William Stewart, 1st Viscount Mountjoy

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William Stewart, 1st Viscount Mountjoy (1653 – 24 August 1692), was an Anglo-Irish peer and soldier.

Stewart was born in 1653, the son of Sir Alexander Stewart, 2nd Baronet, of Ramelton. He married the Honourable Mary Coote, daughter of Richard Coote, 1st Baron Coote. They had six sons and two daughters.

He was appointed Master-General of the Ordnance and colonel of a regiment of foot and in 1682 was raised to the Peerage of Ireland as Viscount Mountjoy and Baron Stewart for services during the Irish Rebellion. In 1686 he served in Hungary at the siege of Buda, where he was twice dangerously wounded, and on his return to Ireland was made a brigadier-general. Macaulay styled him "a brave soldier, an accomplished scholar." In Dublin he was the centre of a small circle of learned and ingenious men, who had, under his presidency, formed themselves into a Royal Society.[1]

In 1688 he commanded a portion of the royal Irish Army of the Catholic King James II stationed at Londonderry. But as he was a Protestant, the Duke of Tyrconnell, Lieutenant Governor of the Irish Army, feared he might be influenced in favour of the Protestant William III of Orange and sent him at the outbreak of Irish hostilities on a diplomatic mission to France, secretly intimating that his detention would be desirable. He was accordingly thrown into the Bastille, and kept confined there until 1692. During his period of confinement, the Parliament of Ireland passed a bill of attainder requiring Stewart and two to three thousand others to report to Dublin for sentencing; Stewart in particular was directed to break out of the Bastille in order to report, under pain of being drawn and quartered.[2]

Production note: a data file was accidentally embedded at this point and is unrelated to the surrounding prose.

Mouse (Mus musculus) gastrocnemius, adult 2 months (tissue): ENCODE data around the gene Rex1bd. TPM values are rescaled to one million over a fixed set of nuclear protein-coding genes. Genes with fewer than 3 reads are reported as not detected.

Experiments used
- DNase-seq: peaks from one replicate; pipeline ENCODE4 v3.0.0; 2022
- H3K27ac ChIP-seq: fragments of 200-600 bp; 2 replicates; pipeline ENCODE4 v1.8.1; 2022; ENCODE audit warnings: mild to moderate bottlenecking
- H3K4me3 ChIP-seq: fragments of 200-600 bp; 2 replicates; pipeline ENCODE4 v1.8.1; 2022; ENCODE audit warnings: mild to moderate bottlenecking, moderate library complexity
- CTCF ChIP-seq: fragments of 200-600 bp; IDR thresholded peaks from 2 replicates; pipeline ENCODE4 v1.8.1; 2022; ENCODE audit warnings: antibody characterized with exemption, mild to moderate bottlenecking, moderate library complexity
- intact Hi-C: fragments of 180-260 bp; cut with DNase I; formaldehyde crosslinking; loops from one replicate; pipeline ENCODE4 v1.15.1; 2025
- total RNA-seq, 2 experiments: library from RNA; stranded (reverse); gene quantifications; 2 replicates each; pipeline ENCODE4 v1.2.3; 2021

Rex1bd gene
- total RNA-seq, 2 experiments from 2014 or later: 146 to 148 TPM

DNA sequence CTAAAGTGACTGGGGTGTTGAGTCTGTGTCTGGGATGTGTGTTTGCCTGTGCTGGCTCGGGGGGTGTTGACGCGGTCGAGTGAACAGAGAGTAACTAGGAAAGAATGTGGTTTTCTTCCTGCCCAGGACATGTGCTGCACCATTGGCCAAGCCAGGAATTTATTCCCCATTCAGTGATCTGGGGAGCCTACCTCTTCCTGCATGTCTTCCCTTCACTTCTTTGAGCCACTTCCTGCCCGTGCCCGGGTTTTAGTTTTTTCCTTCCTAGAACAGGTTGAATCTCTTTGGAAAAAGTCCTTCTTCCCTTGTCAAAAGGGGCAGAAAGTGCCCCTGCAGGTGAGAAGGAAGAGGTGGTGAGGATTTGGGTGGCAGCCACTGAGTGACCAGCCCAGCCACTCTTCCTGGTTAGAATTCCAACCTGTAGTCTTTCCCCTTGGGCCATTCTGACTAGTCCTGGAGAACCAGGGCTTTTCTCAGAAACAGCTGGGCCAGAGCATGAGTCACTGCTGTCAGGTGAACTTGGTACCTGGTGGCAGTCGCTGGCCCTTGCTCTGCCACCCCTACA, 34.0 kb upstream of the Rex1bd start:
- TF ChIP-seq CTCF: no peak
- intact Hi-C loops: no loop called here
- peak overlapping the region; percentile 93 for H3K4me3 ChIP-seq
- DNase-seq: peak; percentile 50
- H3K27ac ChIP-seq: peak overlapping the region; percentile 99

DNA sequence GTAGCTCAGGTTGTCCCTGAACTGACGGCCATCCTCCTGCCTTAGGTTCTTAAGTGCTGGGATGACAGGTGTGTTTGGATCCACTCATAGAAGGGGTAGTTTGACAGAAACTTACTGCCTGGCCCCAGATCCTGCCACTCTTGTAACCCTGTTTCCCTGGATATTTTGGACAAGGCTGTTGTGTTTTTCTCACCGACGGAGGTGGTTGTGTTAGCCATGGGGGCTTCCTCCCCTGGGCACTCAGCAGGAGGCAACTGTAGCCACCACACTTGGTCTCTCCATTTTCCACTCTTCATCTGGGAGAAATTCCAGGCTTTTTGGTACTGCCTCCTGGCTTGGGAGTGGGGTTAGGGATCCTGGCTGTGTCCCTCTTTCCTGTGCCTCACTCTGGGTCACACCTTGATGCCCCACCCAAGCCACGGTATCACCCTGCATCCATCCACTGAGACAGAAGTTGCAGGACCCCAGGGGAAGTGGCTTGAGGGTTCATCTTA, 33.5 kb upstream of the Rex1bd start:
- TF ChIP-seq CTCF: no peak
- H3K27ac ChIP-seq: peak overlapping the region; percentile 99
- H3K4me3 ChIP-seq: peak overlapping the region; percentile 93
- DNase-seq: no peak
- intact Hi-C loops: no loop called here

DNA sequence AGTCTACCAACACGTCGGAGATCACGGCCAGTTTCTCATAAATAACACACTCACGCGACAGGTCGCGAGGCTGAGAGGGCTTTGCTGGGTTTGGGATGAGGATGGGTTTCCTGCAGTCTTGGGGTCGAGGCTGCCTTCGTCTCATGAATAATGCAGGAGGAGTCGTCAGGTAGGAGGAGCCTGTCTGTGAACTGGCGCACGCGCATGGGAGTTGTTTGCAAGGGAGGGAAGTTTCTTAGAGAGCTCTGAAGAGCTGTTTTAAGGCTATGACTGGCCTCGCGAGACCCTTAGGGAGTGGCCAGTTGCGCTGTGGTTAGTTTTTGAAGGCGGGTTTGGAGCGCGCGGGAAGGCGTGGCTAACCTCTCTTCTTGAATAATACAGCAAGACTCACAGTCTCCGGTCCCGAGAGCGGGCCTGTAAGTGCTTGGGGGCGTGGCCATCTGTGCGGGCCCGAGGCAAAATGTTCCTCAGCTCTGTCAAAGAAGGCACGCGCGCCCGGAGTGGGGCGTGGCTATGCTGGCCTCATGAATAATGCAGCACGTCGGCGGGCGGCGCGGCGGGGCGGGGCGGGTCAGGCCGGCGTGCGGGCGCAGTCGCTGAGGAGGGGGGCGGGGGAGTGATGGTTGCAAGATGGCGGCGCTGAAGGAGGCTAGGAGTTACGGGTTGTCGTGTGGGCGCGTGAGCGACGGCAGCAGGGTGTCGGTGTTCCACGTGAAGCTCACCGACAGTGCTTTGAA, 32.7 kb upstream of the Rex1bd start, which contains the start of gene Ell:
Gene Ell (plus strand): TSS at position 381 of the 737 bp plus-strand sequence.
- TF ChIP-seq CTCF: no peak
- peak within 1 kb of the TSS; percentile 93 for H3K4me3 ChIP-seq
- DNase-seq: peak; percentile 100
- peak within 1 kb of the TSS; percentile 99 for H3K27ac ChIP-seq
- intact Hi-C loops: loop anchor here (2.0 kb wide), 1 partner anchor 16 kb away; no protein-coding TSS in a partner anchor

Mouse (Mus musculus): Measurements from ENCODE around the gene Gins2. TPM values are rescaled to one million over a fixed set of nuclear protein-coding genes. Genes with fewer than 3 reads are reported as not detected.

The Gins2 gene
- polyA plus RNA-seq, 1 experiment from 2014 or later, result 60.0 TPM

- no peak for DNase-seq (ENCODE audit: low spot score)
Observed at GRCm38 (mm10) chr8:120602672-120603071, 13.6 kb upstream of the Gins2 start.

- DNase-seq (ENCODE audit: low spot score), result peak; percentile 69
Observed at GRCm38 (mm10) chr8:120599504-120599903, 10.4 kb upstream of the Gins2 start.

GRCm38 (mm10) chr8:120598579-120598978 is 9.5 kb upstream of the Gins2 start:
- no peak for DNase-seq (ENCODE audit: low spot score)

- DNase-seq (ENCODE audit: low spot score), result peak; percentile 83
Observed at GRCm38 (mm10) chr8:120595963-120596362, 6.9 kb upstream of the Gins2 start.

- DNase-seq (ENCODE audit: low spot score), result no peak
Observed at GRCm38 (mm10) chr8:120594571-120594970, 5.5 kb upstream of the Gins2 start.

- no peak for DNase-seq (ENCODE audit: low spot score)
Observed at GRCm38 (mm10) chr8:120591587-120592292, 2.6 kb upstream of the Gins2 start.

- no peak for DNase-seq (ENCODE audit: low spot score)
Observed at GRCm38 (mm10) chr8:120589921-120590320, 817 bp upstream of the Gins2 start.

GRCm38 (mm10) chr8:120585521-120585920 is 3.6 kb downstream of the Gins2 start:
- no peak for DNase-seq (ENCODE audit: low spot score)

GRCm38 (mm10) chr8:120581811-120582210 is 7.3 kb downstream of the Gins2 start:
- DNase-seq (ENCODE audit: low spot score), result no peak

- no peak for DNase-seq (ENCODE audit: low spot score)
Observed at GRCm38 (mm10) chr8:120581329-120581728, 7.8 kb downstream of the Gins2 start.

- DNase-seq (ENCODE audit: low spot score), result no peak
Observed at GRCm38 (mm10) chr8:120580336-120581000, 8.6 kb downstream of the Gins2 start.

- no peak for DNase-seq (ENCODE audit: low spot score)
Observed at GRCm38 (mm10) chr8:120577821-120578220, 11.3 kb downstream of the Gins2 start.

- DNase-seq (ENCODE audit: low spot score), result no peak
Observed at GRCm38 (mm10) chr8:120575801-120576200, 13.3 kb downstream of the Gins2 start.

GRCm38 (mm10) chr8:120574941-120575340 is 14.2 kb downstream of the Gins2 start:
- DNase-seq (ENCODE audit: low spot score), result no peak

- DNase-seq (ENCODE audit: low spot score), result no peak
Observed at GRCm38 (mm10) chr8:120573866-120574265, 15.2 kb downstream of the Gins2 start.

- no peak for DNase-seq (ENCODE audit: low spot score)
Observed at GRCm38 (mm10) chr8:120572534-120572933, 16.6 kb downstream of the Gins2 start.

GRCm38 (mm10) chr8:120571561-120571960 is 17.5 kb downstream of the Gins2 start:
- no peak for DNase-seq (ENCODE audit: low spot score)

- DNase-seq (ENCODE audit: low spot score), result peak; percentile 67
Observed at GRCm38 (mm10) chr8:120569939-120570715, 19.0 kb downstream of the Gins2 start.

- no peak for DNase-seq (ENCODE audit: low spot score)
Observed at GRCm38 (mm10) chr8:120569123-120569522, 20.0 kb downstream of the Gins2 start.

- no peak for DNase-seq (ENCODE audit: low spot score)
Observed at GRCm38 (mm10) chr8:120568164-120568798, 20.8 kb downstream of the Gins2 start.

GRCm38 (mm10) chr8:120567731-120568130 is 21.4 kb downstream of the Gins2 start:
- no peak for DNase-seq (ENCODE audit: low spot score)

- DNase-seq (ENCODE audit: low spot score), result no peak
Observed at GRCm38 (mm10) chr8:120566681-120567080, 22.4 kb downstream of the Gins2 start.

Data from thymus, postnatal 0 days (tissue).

On his release, he did indeed switch loyalties and joined William's army in Flanders as a General, losing his life at the battle of Steenkerque on 24 August 1692, aged about 39.

On his death in 1692 his title passed to his eldest son Sir William Stewart, 2nd Viscount Mountjoy. His fifth son, Charles became an officer in the Royal Navy and a Member of Parliament.


  1. Lord Macaulay, "XII", The History of England from the Accession of James II<templatestyles src="Module:Citation/CS1/styles.css"></templatestyles>
  2. Macaulay, History of England from the Accession of James the Second (London, 1855), 216-220


  • Burke, Sir Bernard: Peerage and Baronetage.
  • Irishmen, Lives of Illustrious and Distinguished, Rev. James Wills, D.D. 6 vols. or 12 parts. Dublin, 1840–'7.
  • Macaulay, Lord: History of England, from the Accession of James II. [to 1702]. 5 vols. London, 1849–'61.

Further reading

Peerage of Ireland
New creation Viscount Mountjoy
Succeeded by
William Stewart
Baronetage of Ireland
Preceded by
Alexander Stewart
(of Ramelton)
Succeeded by
William Stewart